I had some dreams ... they were klowns in my koffee.

(With apologies to Carly Simon)

This is my journey through job transition from a toxic environment to a better life. Join me for a few thoughts and a few laughs along the way.
What are "klowns in my koffee"? They are the factors large and small that make you less than you are. A "klown" can be a grossly incompetent boss,
a short-sighted policy or a moronic coworker. They won't kill you, at least not immediately, but they abrade the soul
as you scrape past them to get through the day. Sometimes it's best to dump them out of the cup.


Day 350 - An Overdue Card

Daily Kup (My Life Filled with Gratitude)
A dear lady in our extended family will be 102 on March 15. I haven't seen her very much in the last few years as she is in that part of the family related through my older daughter's father, my ex-husband.

When families realign through changing relationships and circumstances, it is sadly common that peripheral ties are stretched or dissolved. Tongue-in-cheek, families line up along "the fault line" either intentionally, or more often, through the desire to avoid creating real or potential hurt feelings.

How many times have you heard of the person who remembers of an influential teacher and tracks him or her down to express gratitude after thirty years? In some of the stories, the teacher has been waiting for years to hear a single word of appreciation. There is a heartfelt reunion and tears all around. In other stories, the statement of gratitude arrives on the day of the funeral or twenty years too late.

Less dramatic, the average person simply never gets around to doing anything but feeling a pang of guilt.

For the last several years, I've been wanting to tell this particular centenarian how much I admired her courage, her graciousness, her humanity and her common sense. She has lived a life surrounded by music, friends, and hobbies. She lost a son to an improbable and tragic childhood accident. She became a widow over 50 years ago. I'm sure that life wasn't easy for her but she has always managed to keep the ups and downs in perspective.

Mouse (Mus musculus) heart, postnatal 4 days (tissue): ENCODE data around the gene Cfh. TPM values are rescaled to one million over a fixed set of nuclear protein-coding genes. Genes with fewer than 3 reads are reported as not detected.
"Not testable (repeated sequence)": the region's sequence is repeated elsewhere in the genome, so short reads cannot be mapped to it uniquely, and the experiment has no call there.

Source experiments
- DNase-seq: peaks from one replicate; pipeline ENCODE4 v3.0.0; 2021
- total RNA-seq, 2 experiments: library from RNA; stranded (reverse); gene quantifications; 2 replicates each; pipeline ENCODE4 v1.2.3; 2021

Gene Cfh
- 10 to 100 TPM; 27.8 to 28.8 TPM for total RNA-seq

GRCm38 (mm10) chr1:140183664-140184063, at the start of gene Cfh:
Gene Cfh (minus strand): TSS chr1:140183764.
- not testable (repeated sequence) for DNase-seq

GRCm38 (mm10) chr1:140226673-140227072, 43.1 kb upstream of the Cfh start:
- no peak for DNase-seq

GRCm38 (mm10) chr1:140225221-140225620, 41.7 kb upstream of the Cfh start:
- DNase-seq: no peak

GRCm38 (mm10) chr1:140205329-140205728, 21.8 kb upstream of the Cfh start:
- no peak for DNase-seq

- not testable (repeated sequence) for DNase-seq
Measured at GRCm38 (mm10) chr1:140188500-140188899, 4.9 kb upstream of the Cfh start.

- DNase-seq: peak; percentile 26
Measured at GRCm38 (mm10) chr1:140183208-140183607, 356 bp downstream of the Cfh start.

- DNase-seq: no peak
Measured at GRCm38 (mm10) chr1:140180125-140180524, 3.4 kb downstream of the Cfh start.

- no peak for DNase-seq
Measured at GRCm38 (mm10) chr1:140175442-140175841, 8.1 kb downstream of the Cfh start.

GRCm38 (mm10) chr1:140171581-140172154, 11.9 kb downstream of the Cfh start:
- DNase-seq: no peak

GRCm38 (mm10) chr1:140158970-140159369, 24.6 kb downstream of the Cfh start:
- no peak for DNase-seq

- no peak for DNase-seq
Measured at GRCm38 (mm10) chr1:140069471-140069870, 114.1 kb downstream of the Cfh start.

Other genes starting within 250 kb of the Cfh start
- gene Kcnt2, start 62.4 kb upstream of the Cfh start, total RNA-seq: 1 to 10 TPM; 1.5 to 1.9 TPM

I kept her company one day years ago as we stood on the road next to a cemetery plot as a monolithic family tombstone was installed on a bitterly cold day. She said that the last day that she had been in a cemetery was when her husband was buried and she didn't intend to go back again until someone was burying her. We watched the installation from a distance and got back in the car.

A piano teacher and accomplished musician, she made a goal to play three Chopin concerts last in life and accomplished this feat in her early nineties.

I've thought of her frequently over the last few years but didn't take the steps to send a card or make a visit. "Oh, well. I've been busy. I'll do it next year." At advanced ages, it's easy to imagine that the next year may be too late.

I checked my file of birthday cards and found one that I had purchased in purple, her favorite color, and had neglected to send fifteen years ago. It was easy and satisfying to add a sincere note of gratitude and admiration. Princess Potatohead and I visited the retirement facility and left the card in good hands to be shared at the birthday party.

Next, there are five or six teachers ...

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